The elderly over 65 years old must isolate themselves for 18 months

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Paula Span – The New York Times

Translated by: Muhammad Merah –

For a long period of time, Dave and Nancy Nathan were discussing whether they should go on a tourist trip that they had planned for a long time, and the trip was on the occasion of Dave’s 80th birthday, while his wife Nancy was 84 years old, but Ziada The numbers of people infected with Corona virus recently in the United States of America made them hesitant about this.

Both spouses are retired, and they have been wary since the beginning of the spread of the Corona virus in the world, they are aware that infection with the virus is very dangerous for them when they are of this age, and they have avoided going out of the house and going to supermarkets, and decided to content themselves with the delivery services that bring them with everything they ask of Grocery or eat.

Most public health officials have warned the elderly, and have asked them to stay at home, except for food, medicine or outdoor sports, but with the reopening of the United States, it has become more complicated.

Serious warnings

“A lot of people are really confused about what to do in the coming period, especially for the elderly,” says Dr. William Schaffner, an infectious disease specialist at Vanderbilt University.

In the United States, according to data, the Centers for Disease Control and Prevention has stated that coronary deaths increase with the age of the person living with the virus, and that deaths are often confined between the ages of 65 and 85 years or more.

A large study in England stated that patients over 80 years of age are 20 times more likely to die than those in their fifties.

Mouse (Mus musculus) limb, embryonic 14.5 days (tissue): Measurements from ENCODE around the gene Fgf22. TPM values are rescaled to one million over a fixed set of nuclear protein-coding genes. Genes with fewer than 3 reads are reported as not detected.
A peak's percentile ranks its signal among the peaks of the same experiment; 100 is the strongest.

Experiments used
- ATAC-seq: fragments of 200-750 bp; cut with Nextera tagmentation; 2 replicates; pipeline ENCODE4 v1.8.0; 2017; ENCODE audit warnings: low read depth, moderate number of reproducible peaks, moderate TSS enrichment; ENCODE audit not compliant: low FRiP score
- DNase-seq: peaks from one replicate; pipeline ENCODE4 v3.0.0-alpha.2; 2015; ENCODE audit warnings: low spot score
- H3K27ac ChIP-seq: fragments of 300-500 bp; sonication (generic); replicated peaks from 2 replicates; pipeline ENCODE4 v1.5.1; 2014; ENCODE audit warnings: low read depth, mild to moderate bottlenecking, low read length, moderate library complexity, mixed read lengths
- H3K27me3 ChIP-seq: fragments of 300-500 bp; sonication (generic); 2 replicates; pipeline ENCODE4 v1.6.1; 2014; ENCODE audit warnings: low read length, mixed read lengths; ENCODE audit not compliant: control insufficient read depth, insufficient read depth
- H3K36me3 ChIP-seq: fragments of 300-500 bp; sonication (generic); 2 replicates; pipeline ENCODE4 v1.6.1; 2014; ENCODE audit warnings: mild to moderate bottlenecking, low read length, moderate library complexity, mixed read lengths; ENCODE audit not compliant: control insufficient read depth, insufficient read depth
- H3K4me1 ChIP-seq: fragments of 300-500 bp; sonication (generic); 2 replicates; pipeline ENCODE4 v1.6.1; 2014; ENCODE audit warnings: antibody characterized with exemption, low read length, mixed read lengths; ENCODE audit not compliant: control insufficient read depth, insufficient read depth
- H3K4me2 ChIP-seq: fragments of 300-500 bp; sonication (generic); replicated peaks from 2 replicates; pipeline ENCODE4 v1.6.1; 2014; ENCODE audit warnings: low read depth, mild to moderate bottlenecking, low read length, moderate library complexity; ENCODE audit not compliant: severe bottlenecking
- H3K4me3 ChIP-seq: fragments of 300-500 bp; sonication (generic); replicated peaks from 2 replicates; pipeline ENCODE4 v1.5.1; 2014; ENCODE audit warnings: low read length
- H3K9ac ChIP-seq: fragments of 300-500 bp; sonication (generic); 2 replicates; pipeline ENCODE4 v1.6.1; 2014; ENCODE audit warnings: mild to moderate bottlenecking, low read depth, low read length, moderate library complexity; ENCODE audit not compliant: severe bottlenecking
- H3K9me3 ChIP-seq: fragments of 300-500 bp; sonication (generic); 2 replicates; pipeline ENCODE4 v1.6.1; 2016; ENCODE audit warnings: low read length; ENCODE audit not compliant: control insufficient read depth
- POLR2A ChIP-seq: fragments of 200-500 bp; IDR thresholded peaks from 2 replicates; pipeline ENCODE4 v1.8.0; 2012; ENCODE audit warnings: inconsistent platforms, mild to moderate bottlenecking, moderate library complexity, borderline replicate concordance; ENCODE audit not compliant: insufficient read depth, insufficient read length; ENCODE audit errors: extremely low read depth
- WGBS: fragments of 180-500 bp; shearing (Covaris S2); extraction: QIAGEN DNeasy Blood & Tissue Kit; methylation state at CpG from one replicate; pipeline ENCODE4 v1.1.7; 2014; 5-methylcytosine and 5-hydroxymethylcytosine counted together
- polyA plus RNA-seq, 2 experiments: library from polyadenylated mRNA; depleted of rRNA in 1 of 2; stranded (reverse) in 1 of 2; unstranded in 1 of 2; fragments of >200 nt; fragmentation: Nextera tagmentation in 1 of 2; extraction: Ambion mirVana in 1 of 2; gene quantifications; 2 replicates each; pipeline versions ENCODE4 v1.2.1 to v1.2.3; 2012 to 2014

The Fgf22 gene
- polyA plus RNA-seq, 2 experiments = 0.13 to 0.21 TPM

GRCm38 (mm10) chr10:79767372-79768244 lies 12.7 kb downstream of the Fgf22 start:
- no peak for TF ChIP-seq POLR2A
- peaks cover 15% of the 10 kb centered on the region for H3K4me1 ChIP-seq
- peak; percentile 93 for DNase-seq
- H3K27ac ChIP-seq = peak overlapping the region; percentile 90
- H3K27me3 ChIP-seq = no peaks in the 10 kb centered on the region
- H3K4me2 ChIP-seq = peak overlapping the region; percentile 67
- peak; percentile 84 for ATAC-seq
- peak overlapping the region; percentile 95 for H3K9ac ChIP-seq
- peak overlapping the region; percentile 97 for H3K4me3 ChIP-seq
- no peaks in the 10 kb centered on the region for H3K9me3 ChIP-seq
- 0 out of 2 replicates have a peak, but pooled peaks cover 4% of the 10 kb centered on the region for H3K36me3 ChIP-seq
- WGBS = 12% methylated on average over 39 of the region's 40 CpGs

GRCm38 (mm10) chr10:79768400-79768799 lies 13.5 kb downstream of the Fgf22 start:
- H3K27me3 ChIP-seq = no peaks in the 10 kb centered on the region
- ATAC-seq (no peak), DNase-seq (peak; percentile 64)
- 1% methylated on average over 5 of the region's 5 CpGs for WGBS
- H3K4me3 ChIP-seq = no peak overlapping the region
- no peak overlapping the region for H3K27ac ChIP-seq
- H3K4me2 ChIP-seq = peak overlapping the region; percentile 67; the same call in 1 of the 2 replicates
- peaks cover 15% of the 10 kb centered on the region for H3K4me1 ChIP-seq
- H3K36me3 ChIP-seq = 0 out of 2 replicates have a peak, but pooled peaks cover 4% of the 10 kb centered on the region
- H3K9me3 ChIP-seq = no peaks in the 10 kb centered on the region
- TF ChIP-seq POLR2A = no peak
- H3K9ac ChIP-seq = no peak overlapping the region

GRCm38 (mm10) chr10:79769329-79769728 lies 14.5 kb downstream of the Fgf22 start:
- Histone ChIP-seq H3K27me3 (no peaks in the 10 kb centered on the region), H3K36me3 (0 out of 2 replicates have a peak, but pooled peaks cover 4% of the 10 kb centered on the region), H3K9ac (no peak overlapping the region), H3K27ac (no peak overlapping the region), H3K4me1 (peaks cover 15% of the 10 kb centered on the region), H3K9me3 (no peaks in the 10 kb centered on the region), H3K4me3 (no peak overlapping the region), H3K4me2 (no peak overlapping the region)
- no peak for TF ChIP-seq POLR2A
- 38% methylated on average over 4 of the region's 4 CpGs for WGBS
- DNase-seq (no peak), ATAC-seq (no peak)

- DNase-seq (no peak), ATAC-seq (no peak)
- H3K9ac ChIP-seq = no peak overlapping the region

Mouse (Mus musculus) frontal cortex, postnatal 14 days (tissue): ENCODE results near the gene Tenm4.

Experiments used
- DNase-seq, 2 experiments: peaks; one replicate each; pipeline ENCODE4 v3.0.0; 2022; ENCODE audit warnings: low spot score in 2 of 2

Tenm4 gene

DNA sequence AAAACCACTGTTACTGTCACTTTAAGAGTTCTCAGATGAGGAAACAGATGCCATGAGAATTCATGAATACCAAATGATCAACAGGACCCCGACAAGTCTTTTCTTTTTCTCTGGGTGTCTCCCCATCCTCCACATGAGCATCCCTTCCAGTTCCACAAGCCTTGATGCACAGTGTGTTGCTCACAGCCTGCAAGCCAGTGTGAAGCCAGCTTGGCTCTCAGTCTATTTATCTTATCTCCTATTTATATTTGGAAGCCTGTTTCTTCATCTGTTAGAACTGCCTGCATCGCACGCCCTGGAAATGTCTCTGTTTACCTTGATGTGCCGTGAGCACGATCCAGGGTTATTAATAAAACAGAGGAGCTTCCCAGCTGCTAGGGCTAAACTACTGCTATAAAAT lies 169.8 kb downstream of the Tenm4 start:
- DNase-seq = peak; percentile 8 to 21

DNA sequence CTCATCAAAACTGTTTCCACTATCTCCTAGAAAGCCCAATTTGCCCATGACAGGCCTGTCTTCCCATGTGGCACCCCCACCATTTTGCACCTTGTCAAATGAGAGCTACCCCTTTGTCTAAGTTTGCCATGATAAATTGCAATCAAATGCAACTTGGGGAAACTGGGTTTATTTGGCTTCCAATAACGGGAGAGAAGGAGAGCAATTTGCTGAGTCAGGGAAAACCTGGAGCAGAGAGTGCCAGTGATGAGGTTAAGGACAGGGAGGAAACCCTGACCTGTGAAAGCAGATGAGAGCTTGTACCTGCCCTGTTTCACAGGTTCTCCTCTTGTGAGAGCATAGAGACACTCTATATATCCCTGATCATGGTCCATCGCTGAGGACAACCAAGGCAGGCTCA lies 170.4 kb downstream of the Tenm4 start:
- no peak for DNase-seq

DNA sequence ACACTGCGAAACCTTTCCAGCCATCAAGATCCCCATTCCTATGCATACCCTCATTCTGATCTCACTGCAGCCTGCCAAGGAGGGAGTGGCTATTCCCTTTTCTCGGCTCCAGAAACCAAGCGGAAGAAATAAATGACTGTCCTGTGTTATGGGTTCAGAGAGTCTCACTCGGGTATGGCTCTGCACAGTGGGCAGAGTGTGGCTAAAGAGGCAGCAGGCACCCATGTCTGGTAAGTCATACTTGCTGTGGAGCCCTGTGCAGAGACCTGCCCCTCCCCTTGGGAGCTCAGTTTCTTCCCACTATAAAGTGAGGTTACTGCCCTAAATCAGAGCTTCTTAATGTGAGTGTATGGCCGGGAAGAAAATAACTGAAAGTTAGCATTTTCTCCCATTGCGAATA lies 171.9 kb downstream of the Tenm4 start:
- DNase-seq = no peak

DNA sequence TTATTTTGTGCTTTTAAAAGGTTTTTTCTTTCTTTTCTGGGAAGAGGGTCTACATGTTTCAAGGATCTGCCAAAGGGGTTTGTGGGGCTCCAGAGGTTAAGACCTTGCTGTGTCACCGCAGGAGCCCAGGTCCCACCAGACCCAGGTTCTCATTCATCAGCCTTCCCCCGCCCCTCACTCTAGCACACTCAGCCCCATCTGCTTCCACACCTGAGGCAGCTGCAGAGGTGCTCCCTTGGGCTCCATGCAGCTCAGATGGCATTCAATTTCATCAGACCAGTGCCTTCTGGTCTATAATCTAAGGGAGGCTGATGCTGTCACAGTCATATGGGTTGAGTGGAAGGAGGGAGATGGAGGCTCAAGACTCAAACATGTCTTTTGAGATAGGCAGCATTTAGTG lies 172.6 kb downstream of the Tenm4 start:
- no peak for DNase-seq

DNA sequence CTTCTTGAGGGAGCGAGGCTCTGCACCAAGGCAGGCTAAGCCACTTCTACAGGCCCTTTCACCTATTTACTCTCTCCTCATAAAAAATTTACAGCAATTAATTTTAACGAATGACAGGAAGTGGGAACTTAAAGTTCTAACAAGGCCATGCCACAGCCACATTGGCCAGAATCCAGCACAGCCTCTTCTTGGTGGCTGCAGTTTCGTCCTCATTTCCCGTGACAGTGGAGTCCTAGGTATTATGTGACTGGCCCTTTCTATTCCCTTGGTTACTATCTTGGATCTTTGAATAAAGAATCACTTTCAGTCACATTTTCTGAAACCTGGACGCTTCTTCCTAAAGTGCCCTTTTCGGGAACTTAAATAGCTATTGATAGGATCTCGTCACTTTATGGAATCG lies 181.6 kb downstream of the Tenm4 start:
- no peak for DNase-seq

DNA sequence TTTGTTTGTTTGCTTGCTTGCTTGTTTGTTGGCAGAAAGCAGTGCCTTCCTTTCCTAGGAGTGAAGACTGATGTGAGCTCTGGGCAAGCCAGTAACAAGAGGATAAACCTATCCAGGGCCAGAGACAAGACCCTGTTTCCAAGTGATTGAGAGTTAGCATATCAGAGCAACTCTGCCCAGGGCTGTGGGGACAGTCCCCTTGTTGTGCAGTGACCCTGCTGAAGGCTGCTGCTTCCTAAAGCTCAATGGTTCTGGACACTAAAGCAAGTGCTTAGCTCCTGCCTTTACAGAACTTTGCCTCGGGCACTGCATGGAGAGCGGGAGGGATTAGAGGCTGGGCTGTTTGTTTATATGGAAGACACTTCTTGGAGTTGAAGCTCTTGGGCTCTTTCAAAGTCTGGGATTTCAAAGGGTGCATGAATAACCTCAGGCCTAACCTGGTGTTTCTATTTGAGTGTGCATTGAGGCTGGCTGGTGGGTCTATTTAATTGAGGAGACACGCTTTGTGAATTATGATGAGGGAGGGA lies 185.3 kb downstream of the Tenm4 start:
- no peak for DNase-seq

And Dr. Schaffner says: “While the risk of infection with the new virus does not seem higher for people over 65 years of age, but once infected, the virus is worse for them,” adding: “Even if the elderly recovered after being infected with the virus, there is a possibility Not to return to the same level of physical and mental competence that they were ».

“The least dangerous thing today is staying at home,” Dr. Schaffner added.

Isolate the elderly

This, and the experts at the Massachusetts Institute of Technology went to support this strategy, which Dr. Schaffner spoke about, in a recent paper they pointed out that the closure should be according to age.

They suggested protecting people over 65 years of age by isolating them for about 18 months in homes until the vaccine was available. Young people with fewer health risks can return to work.

“We can have fewer deaths and less economic pain,” said co-author Michael Winston.

In March, when he and three of his colleagues developed their model, they wanted to avoid two extreme possibilities, the first: expecting the death of two million Americans if the country did not close, and the second: economic devastation if such a closure occurred.

Find a balance

“We have to find a balance between maintaining safety and living,” said Dr. Linda Fried, an Geriatrician and dean of the School of Public Health at Columbia University, Columbia. “We all need to do some things to preserve our mental health and well-being.”

“It is quite unusual, I think this has not been seen before.” This means that the elderly need to consider their health status individually when determining the precautions that must be taken, because their immune systems are less powerful, and it is difficult to survive after being infected. With the virus.

They are also more likely to develop other diseases such as diabetes, serious heart disease, or lung or kidney disease, and all of these diseases when combined with infection with corona virus become the risk of death greater.

“If you are an elderly person but you are vibrant and you do not have chronic diseases, you may be more flexible,” added Dr. Linda Fried, but added, “There are no guarantees of that.”







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